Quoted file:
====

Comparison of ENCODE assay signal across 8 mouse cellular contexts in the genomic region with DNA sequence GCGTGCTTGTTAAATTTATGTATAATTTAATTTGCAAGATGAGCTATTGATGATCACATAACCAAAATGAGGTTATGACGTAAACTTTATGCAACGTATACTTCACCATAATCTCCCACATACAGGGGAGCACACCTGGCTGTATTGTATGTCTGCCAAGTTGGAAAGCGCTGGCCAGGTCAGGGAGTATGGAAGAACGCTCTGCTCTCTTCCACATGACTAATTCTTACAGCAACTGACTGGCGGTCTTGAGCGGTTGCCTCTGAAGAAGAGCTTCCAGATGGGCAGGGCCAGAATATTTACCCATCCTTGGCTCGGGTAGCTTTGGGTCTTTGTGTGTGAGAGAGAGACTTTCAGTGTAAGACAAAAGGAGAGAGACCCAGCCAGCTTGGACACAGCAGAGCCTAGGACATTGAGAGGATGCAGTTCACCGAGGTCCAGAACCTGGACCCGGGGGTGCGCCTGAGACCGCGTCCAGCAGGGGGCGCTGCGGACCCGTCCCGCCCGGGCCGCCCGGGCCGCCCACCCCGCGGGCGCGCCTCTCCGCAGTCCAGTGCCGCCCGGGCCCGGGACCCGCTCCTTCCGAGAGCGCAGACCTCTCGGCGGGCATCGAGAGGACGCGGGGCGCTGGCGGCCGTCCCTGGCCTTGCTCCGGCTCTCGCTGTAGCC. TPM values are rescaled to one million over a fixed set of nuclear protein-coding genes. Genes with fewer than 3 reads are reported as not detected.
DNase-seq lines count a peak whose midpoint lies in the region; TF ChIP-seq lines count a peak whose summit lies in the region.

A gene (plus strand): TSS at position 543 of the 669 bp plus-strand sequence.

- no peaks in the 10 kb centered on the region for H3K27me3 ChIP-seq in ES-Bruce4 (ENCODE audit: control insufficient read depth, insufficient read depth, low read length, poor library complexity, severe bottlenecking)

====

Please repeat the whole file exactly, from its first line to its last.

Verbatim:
Comparison of ENCODE assay signal across 8 mouse cellular contexts in the genomic region with DNA sequence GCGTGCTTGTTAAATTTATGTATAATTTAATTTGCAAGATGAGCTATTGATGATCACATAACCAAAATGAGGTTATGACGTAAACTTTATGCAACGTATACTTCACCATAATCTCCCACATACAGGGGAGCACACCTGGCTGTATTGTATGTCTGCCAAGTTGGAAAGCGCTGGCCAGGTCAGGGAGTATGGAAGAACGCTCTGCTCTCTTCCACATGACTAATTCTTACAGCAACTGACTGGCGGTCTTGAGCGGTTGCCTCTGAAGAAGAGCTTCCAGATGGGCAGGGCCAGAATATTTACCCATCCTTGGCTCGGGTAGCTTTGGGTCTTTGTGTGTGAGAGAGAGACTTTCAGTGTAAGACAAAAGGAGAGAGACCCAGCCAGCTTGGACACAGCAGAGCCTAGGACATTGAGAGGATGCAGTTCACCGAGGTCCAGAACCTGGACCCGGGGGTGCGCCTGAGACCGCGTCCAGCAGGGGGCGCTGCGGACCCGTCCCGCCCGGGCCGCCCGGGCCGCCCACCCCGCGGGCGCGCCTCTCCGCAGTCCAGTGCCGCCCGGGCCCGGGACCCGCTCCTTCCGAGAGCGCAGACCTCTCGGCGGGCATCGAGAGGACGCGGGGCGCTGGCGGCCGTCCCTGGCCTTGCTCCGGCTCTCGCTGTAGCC. TPM values are rescaled to one million over a fixed set of nuclear protein-coding genes. Genes with fewer than 3 reads are reported as not detected.
DNase-seq lines count a peak whose midpoint lies in the region; TF ChIP-seq lines count a peak whose summit lies in the region.

A gene (plus strand): TSS at position 543 of the 669 bp plus-strand sequence.

- no peaks in the 10 kb centered on the region for H3K27me3 ChIP-seq in ES-Bruce4 (ENCODE audit: control insufficient read depth, insufficient read depth, low read length, poor library complexity, severe bottlenecking)